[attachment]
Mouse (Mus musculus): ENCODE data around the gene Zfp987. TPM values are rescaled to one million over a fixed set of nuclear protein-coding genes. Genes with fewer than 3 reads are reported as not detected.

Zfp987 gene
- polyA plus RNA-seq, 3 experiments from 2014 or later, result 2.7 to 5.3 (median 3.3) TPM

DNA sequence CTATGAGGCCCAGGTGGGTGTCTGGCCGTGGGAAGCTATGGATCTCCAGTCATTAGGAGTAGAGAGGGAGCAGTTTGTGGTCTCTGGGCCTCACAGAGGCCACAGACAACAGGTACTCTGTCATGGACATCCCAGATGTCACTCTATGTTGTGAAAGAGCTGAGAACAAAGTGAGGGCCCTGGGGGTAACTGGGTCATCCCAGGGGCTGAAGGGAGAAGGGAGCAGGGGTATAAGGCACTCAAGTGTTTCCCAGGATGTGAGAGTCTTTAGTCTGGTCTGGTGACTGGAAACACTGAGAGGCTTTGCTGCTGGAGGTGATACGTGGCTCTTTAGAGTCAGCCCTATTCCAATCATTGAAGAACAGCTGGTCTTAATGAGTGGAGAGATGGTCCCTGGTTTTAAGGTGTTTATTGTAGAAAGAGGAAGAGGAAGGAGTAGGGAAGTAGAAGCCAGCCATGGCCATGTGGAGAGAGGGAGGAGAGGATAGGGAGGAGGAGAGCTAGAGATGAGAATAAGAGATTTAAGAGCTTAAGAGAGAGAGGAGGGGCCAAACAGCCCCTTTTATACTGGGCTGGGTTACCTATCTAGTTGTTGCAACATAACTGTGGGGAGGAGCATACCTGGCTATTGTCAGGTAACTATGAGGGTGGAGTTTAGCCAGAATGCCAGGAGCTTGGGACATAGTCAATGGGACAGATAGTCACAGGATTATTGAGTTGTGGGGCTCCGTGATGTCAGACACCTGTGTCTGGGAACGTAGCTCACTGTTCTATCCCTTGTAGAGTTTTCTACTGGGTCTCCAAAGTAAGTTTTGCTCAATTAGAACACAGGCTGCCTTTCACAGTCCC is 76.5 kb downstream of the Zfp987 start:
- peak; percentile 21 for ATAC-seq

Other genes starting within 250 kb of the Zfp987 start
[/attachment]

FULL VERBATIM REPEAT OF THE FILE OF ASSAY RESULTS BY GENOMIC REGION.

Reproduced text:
Mouse (Mus musculus): ENCODE data around the gene Zfp987. TPM values are rescaled to one million over a fixed set of nuclear protein-coding genes. Genes with fewer than 3 reads are reported as not detected.

Zfp987 gene
- polyA plus RNA-seq, 3 experiments from 2014 or later, result 2.7 to 5.3 (median 3.3) TPM

DNA sequence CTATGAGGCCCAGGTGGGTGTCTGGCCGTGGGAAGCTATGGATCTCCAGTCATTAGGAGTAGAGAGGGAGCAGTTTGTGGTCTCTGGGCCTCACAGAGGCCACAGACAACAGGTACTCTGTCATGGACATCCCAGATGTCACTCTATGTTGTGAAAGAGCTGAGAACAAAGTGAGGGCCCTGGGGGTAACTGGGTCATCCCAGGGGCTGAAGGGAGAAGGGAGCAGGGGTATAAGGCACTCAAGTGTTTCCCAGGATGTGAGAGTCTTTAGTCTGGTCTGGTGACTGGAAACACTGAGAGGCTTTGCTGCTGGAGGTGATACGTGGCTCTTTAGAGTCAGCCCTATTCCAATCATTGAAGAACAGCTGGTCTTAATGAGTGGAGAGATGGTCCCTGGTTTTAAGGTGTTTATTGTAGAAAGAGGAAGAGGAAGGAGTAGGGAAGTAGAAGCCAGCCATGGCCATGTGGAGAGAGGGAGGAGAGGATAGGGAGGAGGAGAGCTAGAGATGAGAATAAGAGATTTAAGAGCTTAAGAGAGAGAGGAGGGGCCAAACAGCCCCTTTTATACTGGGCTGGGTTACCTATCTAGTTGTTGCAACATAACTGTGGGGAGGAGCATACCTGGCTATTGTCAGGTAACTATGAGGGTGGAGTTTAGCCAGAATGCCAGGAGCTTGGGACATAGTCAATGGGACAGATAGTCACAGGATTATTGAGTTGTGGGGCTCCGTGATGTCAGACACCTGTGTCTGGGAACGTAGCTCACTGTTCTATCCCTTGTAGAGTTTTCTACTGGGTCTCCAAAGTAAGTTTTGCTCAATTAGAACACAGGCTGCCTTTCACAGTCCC is 76.5 kb downstream of the Zfp987 start:
- peak; percentile 21 for ATAC-seq

Other genes starting within 250 kb of the Zfp987 start